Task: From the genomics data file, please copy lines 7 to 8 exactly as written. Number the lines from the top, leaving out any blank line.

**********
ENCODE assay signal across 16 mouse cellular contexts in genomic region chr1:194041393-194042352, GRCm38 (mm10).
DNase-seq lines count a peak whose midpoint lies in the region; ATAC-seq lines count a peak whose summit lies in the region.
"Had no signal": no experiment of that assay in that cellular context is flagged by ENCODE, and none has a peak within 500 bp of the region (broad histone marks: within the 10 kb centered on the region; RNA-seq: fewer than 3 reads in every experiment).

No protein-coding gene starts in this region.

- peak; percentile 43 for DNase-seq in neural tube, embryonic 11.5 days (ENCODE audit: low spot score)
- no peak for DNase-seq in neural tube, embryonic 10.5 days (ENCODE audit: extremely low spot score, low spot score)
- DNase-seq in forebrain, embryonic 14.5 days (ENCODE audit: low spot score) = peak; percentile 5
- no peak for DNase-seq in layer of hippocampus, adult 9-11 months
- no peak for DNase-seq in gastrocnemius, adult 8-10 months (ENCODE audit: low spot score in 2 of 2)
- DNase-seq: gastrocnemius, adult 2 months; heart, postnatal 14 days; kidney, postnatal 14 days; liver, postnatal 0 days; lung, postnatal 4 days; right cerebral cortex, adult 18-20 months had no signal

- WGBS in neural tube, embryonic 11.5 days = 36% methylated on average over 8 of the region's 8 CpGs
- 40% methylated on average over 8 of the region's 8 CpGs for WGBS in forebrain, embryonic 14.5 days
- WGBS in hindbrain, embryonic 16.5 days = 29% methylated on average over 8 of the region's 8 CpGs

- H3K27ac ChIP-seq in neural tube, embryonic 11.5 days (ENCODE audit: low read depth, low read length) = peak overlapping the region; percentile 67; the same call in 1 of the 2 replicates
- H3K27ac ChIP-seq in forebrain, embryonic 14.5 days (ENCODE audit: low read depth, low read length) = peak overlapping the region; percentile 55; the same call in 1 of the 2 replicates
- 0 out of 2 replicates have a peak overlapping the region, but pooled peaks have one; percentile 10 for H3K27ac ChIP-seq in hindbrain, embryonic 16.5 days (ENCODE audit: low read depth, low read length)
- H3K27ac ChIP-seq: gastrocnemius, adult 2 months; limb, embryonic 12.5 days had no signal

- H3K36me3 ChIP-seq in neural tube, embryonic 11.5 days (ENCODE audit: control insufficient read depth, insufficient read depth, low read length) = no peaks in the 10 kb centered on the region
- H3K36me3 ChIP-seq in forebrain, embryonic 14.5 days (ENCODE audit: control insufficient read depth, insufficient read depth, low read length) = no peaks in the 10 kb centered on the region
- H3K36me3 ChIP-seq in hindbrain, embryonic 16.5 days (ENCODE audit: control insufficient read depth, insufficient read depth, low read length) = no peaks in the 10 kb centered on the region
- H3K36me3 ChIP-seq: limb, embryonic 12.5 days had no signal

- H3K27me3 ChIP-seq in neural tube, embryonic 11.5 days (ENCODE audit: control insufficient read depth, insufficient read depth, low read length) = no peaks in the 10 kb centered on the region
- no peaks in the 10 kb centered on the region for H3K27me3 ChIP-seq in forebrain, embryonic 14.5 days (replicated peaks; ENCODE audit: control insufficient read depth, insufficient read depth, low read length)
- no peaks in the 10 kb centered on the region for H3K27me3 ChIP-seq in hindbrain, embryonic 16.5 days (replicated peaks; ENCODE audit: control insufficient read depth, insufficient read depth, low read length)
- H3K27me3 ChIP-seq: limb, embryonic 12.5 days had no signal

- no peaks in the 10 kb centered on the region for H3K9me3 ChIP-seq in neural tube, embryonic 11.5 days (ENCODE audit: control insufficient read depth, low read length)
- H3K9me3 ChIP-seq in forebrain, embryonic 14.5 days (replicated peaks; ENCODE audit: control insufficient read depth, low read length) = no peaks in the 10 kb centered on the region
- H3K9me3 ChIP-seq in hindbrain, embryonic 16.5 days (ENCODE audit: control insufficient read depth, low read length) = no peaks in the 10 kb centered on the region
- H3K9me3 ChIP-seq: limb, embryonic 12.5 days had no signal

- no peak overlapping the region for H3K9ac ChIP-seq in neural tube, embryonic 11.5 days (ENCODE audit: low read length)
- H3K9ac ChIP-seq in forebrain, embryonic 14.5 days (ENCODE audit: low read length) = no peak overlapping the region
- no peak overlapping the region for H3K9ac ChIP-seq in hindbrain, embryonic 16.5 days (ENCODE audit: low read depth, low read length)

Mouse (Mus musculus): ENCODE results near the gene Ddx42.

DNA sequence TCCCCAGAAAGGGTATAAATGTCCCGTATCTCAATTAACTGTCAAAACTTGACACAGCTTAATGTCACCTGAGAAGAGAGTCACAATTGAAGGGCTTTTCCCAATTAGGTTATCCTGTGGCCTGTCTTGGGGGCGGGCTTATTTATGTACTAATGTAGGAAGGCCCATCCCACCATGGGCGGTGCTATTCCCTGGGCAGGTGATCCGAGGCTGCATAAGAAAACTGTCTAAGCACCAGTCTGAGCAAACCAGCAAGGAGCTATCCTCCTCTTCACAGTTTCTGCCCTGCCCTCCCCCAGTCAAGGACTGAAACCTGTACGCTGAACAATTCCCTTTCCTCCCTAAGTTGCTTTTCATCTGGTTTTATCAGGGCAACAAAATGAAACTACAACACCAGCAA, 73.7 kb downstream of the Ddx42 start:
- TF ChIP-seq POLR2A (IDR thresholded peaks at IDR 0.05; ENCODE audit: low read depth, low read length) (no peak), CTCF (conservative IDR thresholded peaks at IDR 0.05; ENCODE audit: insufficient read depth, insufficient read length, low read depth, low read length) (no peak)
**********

- DNase-seq in forebrain, embryonic 14.5 days (ENCODE audit: low spot score) = peak; percentile 5
- no peak for DNase-seq in layer of hippocampus, adult 9-11 months